Peter Harrington has released a new catalogue in their "50" series, this one being Fifty Books and Manuscripts. These are not just any 50 books and manuscripts (mostly books). These are some of the most important books written. They cover diverse categories from fiction, poetry, history, religion, even children's books. It is their significance and desirability that is the common thread. Here are a few examples of what we mean.
We begin with an account of the real pirates of the Caribbean by one of the few of them who actually wrote a book (most pirates weren't particularly literate). Alexandre Exquemelin made his way to the Caribbean as an indentured servant. His second master was generous, teaching him the trade of what today sounds like an odd combination – barber/surgeon. They both use scissors. Exquemelin used his skills to serve on a privateering ship, state sanctioned piracy. Eventually, he served one of the most notorious of all pirates, Henry Morgan, when he sacked Panama. He finally returned to Europe, studied medicine in Amsterdam, and wrote this book about pirates. It has to be taken with a bit of salt as he adjusted his account for various audiences, the book being published in several languages. Nonetheless, it gives us the best firsthand look at piracy in the 17th century, including the brutal behavior that often came with it. Exquemelin later became a surgeon on legitimate ships, made his way back to America, and disappeared from history. Item 8 is the first English edition of his account, Bucaniers of America: or, a true Account of the Most remarkable Assaults Committed of late Years upon the Coast of the West-Indies... published in 1684. It comes with Basil Ringrose's 1685 Bucaniers of America, The Second Volume... about the piracy of Bartholomew Sharp. Priced at £12,500 (British pounds, or approximately $18,005 U.S. dollars).
Next up is an amazing copy of what is already one of the most collectible books – a first edition of The Great Gatsby, published in 1925. This copy is inscribed by author F. Scott Fitzgerald to his friend Harold Goldman, with the most interesting comment: "For Harold Goldman. The original "Gatsby" of this story, with thanks for letting me reveal these secrets of his past." Goldman worked with Fitzgerald as a screenwriter in Hollywood in the late 1930's, long after the book was published, so we will assume the comment is tongue-in-cheek. Whether they had a friendship predating this is unclear, though some family history indicates there may have been. Fitzgerald signs the location as "Alcatraz Cell Block 17," a reference to his office at MGM. He didn't like working there. This reference means the book was inscribed many years after it was published. Item 36. £275,000 (US $396,123).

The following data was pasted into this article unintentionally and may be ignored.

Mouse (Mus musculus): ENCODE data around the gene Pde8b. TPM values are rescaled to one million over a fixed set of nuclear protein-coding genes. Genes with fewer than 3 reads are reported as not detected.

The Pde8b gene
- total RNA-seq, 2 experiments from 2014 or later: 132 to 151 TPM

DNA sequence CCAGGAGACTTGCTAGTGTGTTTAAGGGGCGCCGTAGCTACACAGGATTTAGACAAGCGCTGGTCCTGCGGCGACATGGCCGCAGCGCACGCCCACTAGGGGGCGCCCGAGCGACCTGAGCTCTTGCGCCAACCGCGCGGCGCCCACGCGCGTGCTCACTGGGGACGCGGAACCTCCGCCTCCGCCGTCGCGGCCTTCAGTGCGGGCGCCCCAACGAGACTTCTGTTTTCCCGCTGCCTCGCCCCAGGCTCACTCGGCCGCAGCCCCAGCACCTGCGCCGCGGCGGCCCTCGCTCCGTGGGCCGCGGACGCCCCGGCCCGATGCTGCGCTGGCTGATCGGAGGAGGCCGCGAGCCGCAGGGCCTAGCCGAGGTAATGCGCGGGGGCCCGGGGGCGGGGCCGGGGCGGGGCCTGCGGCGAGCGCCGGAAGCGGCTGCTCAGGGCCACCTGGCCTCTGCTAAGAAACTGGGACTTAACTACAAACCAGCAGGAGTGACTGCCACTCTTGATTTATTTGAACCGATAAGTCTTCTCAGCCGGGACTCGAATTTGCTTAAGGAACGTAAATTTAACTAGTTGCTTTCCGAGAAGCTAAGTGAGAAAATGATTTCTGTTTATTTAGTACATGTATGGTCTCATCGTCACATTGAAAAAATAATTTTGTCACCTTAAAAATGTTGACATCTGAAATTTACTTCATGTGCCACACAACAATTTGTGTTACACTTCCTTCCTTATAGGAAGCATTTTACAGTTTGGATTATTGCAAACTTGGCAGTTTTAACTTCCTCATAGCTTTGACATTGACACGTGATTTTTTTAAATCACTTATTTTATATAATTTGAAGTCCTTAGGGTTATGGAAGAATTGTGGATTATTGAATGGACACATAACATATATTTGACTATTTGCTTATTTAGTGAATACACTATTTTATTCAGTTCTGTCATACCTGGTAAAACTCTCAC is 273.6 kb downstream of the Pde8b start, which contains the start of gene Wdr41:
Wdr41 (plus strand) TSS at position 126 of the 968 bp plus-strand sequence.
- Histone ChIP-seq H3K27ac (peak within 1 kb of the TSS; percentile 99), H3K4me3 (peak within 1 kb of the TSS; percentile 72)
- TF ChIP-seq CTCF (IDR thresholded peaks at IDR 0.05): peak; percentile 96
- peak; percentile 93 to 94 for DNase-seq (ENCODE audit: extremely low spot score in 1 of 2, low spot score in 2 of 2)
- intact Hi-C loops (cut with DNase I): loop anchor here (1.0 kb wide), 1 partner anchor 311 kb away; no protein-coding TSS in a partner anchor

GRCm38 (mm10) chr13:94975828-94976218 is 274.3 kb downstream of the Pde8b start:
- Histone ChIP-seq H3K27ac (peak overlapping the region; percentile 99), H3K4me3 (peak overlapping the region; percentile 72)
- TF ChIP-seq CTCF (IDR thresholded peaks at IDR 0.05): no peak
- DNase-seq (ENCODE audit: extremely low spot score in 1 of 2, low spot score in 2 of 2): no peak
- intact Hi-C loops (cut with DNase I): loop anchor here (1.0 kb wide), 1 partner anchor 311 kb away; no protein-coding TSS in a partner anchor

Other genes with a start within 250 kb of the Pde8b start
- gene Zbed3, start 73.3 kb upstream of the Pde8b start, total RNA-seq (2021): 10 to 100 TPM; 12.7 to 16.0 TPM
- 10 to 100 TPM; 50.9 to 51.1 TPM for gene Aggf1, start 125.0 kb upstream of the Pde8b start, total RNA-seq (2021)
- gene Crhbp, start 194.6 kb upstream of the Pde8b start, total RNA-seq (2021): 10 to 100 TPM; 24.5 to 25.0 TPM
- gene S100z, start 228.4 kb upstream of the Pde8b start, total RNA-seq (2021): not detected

From a signed book we go to a signed photograph. The image is of the then (and to some extent still) controversial scientist Charles Darwin. It was taken by Julia Margaret Cameron while Darwin was vacationing on the Isle of Wight. It was one of Darwin's favorite photographs of himself. It was taken in 1868, a decade after revealing his theory of evolution. Darwin was 59 years old at the time, but with his full white beard you might guess he was older. Item 18. £22,500 (US $32,410).
Item 39 is a signed typescript by Winston Churchill, who would be leading England through its most difficult time by the end of the decade. It was written for the Hearst newspapers, published on January 11, 1931. The title of the article was The United States of Europe. It was an argument for something that came about many decades later – the European Union. Churchill noted that Europe once had been united if you go back to Roman times. He thought Europeans would look at America, united with no borders coast to coast, and be envious. Of course, terrible splits and horrible regimes were beginning to appear in parts of the continent, but Churchill thought "the horrors of Armageddon are our present guarantee of peace." Not exactly. However, while being sympathetic to a European union, Britain would not be a participant. He saw England being connected to the English-speaking world. £30,000 (US $43,213).
We conclude with the final item in the catalogue, and a fitting way to close this book. This past month, well after the catalogue was printed, Harper Lee passed on at age 89. After half a century of literary silence, her long buried second novel recently was "discovered" and published. Its reviews were less than exciting, but her first novel remains an American masterpiece and classic. Item 50 is To Kill A Mockingbird, published in 1960. This is a first edition with the first issue dust jacket in unusually good condition. It is a legacy that will remain for generations to come. £25,000 (US $36,011).
Peter Harrington may be reached at 020 7591 0220 (USA 011 44 20 7591 0220) or firstname.lastname@example.org. Their website is www.peterharrington.co.uk or www.peterharringtonbooks.com (for U.S. customers).